Woody Allen makes another crowd pleaser – one that taps into the unbridled joy of MGM musicals, mixed with his modern New York. With a huge ensemble cast, a rush of small stories, and a beautiful European detour – it hints at the kind of escapist romantic films that Allen would make in Europe. But for this, how much you’ll like it depends on how much you like musicals.
Woody Allen stars as Joe Berlin, part of a large extended family whose romantic adventures form the basis of this film. He is the father of D.J. Berlin (Natasha Lyonne), our hopelessly romantic narrator who meets a series of men around the world. Skylar Dandridge (Drew Barrymore) is in love with Holden Spence (Edward Norton) but longs for something more exciting. Von Sidell (Julia Roberts) dreams of being whisked away by a man to Bora Bora. Twin sisters fall in love with the same boy. And more. Look, there’s just a lot of romance going on.
Then there’s the singing. Allen deliberately wanted natural voices. Along with Carlo Di Palma‘s cinematography, it brings a real world feel to everything. This isn’t a fantasy world – so when the mannequins come to life and dance, it makes it all the more exciting. And when Goldie Hawn takes flight on the banks of the Seine – it’s one of the most breathtaking, joyous moments in all of Allen’s films.
But if you can’t stand imperfect singing, then you should probably avoid Allen’s own singing, and Julia Roberts. Although Edward Norton, Goldie Hawn, Alan Alda and many others do fine and some do great. And the song choices are great – a mix of classics (My Baby Just Cares For Me, Making Whoopee), obscure (Just You, Just Me and the wonderful title track). Allen really knows this stuff.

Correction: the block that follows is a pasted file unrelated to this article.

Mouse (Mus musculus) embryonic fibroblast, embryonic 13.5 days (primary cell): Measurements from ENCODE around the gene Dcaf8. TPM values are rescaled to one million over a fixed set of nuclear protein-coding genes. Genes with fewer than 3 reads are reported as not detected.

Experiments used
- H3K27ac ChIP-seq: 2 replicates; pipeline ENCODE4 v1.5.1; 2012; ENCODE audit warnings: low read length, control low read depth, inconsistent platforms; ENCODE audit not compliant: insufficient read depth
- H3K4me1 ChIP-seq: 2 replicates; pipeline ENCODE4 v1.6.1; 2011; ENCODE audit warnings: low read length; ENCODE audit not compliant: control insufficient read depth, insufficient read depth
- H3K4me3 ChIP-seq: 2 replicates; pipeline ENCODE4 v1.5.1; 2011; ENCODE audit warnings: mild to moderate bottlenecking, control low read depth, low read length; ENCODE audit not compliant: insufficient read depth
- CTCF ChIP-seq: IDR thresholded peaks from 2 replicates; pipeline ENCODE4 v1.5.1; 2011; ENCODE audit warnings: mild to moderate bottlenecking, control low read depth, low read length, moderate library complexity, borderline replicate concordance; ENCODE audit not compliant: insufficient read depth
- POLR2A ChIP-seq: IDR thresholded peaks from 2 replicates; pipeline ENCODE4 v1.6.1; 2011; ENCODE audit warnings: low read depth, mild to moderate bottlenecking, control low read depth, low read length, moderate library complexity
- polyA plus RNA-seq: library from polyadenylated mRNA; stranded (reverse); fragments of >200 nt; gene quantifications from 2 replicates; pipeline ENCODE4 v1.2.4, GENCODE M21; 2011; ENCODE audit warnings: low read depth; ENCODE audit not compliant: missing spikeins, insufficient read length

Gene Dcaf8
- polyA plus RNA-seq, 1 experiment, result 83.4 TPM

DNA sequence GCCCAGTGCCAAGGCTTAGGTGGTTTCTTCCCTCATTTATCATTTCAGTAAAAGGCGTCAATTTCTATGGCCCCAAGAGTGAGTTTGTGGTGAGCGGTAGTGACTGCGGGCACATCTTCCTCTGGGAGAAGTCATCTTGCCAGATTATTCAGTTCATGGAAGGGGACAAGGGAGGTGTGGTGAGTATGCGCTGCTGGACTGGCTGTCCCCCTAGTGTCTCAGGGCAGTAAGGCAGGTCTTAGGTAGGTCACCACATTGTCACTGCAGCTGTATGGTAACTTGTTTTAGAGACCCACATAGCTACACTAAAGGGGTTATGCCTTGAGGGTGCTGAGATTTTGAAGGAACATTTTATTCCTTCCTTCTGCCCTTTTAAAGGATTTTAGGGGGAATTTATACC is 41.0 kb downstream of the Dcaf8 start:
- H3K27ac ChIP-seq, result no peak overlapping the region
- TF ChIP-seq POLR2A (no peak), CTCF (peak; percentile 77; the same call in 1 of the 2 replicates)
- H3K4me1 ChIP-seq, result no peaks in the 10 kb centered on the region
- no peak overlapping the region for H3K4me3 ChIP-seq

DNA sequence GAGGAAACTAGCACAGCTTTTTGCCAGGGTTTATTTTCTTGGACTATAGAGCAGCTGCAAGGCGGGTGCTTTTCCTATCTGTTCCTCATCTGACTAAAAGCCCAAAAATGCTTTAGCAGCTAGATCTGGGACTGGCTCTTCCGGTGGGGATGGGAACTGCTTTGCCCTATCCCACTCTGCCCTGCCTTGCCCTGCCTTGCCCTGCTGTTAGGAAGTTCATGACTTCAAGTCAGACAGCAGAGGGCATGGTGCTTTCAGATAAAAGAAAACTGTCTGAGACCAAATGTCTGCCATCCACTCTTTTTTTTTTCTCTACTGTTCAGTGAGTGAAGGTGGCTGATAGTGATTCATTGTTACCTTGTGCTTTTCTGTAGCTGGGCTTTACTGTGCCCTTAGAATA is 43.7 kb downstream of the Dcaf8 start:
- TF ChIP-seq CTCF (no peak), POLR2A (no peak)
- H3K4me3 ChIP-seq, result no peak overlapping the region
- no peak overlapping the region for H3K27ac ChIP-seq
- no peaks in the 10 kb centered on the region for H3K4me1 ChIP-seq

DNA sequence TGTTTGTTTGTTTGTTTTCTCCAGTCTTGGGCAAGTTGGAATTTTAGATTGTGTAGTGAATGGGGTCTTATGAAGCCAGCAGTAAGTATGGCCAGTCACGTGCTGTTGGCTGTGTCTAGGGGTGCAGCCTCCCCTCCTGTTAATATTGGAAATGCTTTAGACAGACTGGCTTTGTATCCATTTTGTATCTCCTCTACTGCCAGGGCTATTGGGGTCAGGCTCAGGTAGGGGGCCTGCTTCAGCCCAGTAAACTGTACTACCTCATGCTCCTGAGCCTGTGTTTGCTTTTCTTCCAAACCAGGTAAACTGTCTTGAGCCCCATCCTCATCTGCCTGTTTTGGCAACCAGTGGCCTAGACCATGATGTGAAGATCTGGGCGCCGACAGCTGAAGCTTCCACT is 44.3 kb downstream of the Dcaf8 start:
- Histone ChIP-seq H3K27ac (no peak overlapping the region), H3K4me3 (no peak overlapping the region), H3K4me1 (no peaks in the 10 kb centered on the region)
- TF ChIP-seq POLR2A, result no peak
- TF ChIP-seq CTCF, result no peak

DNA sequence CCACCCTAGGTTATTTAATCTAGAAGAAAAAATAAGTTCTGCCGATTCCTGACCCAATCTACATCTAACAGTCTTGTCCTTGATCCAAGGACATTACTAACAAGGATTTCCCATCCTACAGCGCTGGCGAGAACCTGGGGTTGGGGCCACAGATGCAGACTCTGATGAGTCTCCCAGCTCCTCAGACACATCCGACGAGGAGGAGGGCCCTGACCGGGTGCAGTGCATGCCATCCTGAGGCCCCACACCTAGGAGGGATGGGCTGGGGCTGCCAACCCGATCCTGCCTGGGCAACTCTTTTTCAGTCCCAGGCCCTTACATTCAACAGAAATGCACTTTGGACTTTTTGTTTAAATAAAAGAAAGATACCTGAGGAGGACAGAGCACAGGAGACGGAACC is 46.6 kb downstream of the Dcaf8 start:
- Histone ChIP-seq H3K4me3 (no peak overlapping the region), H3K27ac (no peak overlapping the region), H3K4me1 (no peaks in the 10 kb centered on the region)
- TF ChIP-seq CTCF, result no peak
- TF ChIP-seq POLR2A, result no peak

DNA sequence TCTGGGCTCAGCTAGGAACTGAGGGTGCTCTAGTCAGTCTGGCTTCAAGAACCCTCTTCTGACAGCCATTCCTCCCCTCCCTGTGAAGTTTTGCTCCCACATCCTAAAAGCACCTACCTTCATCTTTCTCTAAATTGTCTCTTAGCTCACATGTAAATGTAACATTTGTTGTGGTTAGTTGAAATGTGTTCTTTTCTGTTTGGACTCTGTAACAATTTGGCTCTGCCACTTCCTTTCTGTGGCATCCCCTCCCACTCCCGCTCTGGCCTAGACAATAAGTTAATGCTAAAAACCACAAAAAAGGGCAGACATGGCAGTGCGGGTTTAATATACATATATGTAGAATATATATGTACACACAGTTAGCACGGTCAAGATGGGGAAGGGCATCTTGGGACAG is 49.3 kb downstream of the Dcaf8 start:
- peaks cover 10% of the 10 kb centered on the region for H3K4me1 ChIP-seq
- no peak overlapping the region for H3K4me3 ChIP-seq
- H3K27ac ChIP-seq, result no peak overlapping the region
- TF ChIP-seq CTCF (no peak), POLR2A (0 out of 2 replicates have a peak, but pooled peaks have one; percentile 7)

The film is all surface – there’s nothing deep going on. There’s lots of gags and broad comedic performances. In fact, it feels like Edward Norton, Alan Alda and Natasha Lyonne are all doing Woody Allen impersonations (although it’s amazing how many famous people there are in this film). And the three cities – NYC, Venice and Paris – all look great. It’s a romantic holiday on film – with all the depth that brings.
Sure, it could have been better. Every character is a stock Allen character. One plot – the Julia Roberts story – even recycles the plot of Another Woman. But it’s all about the fun in this film. It is ironic that this family comedy was released on the cutting edge Miramax.
It’s a big song and dance. It’s actually a film that could have a great sequel – following the romantic adventures of this family, with thousands more classic songs and cities to explore. This kind of classic film fun will never date.
Full cast: Edward Norton, Drew Barrymore, Diva Gray, Ami Almendral, Madeline Balmaceda, Vivian Cherry, Tommie Baxter, Jeff DeRocker, Cherylyn Jones, Tina Paul, Vikki Schnurr, Natasha Lyonne, Kevin Hagan, Alan Alda, Gaby Hoffmann, Natalie Portman, Lukas Haas, Trude Klein, Goldie Hawn, Tim Roth, Itzhak Perlman, Pamela Everett, Navah Perlman, Barbara Hollander, John Griffin, Julia Roberts, Waltrudis Buck, Patrick Cranshaw, Isiah Whitlock Jr, Woody Allen, Billy Crudup, Robert Knepper, David Ogden Stiers, Scotty Bloch, Timothy Jerome, Robert Khakh, Christy Carlson Romano